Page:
I am an almost 60-year-old autistic woman who can navigate the world in a way that surprises some people when they find out I have autism. My teen years were spent in an institution because people did not know what to do with my “behaviors” or with me. Today I am a self-employed author, speaker, consultant and artist with a master’s degree in Social Work.
Question: Did I lose my autism diagnosis?
Official Answer: Yes and No
No, an Autism Diagnosis Cannot Be “Lost”
Technically, once a person is diagnosed with anything that diagnosis becomes part of their medical records. Doctors do not go back in time and erase a diagnosis or in fact anything, from a patient’s medical records. In fact, this is against the law!
Yes, an Autism Diagnosis Can Be “Lost”
Practically, a diagnosis is derived by matching presenting symptoms to a list of diagnostic criteria for a specific diagnosis. Over time if symptoms are mitigated the diagnostic criteria may not be observable. Some say this means the person lost the diagnosis.
The Autistic Brain
In general we know the brain is malleable during the growing up years. We also know that early diagnosis leads to early intervention and the outcome of early intervention can be quite positive for some children with autism, in terms of getting autistic children to respond and behave like neurotypical children (if we consider that positive). What we don’t yet know is if these behavior changes represent a change in the brain – has the child’s autistic brain actually been changed into a neurotypical brain? At this point in time I can find nothing that shows this to be the case.
My Personal Experience
Every day I need to go out into the world posses difficulties for me. Most of my life has been spent solving these difficulties. My sensory system does not take in, process, store or retrieve information from the world around me like that of a neurotypical (NT) person. Lights are too bright, sounds are magnified and movement is often distorted. I am often side tracked, bothered by or experience pain from a multitude of sensory details that nobody else ever notices.
Sometimes I use a variety of earplugs or sunglasses. Most times sensory integration modalities such as using a weighted blanket, having a massage or getting deep pressure input are helpful. The best solution I have found is to plan in plenty of down time where there is no noise and no interactions with others so my system can integrate the sensorily overwhelming experiences that make up an ordinary day. This means I rarely watch TV, listen to music or talk on the phone when I am home in the evening. Sometimes motion sickness pills are helpful.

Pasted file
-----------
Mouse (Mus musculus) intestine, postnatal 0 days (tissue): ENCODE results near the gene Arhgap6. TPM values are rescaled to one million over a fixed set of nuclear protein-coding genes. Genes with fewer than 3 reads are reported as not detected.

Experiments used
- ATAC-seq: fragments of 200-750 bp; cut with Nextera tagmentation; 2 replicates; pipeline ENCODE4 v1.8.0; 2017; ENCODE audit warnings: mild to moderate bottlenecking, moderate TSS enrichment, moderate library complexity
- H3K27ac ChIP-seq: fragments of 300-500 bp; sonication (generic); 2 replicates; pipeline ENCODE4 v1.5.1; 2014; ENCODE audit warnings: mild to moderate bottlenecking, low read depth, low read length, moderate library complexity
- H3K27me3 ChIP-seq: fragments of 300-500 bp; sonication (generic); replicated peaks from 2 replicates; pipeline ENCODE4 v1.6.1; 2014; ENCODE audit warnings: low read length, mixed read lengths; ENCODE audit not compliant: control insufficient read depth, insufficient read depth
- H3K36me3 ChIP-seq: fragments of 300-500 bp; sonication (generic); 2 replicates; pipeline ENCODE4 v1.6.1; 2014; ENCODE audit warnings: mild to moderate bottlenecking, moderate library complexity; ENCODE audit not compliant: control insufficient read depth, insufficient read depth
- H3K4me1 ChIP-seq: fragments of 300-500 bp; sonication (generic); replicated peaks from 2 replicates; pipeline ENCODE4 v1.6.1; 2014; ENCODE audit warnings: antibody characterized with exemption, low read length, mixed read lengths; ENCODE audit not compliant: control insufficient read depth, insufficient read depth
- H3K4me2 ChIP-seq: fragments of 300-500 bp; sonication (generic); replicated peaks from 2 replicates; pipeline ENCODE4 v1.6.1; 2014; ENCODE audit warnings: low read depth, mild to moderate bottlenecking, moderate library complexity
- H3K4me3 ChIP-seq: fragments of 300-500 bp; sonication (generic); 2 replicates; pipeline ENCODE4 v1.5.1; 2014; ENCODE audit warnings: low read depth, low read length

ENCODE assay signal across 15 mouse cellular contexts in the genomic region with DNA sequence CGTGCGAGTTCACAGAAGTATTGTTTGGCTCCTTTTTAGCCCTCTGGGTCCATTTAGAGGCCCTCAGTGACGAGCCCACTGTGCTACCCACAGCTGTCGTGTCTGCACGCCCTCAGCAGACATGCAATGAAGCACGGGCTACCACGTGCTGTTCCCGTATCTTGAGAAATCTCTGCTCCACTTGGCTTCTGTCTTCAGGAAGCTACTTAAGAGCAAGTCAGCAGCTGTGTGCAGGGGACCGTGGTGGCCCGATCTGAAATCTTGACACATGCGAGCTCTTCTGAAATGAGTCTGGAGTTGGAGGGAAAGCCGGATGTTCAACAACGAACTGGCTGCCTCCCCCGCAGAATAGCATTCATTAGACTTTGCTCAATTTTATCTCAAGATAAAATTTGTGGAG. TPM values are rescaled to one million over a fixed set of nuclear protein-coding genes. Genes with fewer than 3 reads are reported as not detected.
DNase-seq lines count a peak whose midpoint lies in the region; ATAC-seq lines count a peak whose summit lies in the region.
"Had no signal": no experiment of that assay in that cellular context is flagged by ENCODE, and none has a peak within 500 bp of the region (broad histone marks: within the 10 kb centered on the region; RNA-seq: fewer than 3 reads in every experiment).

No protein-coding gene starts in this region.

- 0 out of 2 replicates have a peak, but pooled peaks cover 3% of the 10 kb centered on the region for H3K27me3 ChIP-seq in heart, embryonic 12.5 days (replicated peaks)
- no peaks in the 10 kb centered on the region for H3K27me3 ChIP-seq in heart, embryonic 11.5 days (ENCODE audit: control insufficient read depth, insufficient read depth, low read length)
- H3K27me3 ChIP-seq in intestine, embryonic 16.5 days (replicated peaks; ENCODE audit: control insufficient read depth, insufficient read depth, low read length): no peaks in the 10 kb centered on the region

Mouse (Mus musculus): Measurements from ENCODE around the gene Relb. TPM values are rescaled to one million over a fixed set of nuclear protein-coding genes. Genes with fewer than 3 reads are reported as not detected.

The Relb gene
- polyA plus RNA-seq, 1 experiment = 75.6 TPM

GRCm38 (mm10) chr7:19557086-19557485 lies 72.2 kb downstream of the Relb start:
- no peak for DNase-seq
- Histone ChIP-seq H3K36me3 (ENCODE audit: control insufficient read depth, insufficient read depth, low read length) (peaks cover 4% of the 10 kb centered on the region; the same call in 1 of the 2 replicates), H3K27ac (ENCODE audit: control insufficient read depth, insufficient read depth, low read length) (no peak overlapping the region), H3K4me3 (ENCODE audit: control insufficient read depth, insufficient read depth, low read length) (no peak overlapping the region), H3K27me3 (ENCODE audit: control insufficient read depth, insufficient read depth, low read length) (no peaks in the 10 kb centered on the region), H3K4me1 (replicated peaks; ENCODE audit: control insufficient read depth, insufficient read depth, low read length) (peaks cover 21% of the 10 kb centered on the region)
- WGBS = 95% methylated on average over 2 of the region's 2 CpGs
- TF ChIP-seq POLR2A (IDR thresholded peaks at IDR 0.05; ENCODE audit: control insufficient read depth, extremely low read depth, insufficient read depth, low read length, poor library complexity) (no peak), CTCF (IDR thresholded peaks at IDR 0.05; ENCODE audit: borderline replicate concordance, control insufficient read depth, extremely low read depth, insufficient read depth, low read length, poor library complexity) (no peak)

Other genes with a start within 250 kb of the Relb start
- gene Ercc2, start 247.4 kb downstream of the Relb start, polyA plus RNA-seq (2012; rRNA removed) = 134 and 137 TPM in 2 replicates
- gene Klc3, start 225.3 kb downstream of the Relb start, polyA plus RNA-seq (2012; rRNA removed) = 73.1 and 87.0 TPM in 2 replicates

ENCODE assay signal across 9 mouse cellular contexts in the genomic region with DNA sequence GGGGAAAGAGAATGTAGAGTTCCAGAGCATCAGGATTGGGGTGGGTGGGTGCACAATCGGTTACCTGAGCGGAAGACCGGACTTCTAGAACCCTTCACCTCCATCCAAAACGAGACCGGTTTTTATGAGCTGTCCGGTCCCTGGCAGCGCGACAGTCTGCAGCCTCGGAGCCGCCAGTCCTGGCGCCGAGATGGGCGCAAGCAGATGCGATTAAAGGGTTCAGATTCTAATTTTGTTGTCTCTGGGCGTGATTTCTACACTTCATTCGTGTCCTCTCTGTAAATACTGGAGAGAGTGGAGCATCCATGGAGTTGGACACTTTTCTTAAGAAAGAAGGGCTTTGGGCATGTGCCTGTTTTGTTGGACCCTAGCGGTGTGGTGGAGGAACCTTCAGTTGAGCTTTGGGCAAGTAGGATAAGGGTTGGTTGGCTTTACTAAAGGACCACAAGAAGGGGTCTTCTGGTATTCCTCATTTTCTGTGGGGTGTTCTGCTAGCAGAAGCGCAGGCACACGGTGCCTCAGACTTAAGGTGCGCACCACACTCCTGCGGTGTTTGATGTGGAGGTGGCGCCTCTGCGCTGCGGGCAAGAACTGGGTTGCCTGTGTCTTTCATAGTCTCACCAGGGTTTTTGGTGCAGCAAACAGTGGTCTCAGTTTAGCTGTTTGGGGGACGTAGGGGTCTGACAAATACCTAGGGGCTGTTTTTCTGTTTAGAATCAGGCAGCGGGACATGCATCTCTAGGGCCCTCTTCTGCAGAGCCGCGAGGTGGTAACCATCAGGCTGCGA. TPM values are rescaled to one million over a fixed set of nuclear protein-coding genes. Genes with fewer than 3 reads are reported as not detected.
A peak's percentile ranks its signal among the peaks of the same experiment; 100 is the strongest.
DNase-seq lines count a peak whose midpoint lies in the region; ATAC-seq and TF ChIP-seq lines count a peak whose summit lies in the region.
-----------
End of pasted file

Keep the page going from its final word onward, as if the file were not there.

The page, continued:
I am exhausted at the end of a work day because it takes a great deal of effort for me to continually stifle my reactions to sounds, sights, smells and movements that others do not typically notice. I have to particularly pay attention to conventional social mannerisms such as remembering to look at people during conversation, track which words are “work words” and which words are “social fluff words” and respond accordingly. I work at this because I like to be able to fit in and in many respects my continued employment depends on it.
I have become pretty good at figuring out the right combinations of down time, decreased environmental sensory input and sensory integration techniques I need to manage various sorts of days. The older I get the better I am able to guess correctly, but even so, I end my days with exhaustion for having “kept up” with the Joneses (in this with the neuromajority!).
Some would look at me and say that I lost my autism diagnosis only because I have learned to inhibit most of my natural reactions and responses when in public. I seldom squeal, flap, moan or make extraneous noises. Because I want a ticket to participate in the world I have learned over many years how to act like a neuromajority person. This is a privileged position in that not all autistics are able to inhibit to the degree needed to obtain society’s tickets for participation. And, even though I can chose to fit in, I must pay the price for it every day because after decades of practice, this behaving correctly, though easier with more practice, still does not come naturally.
Going forward I believe we need to examine and consider changing our measures of success for autistics. This discussion will undoubtedly be further impacted in the future if science finds a way to determine whether the malleable brain of an autistic youngster can actually become the brain of a non-autistic adult. Until then, we need to ask if the outcome of being indistinguishable from peers is really valid or is as successful as we imagine it to be. And if so, for whom is it a measure of success?
JUDY ENDOW, MSW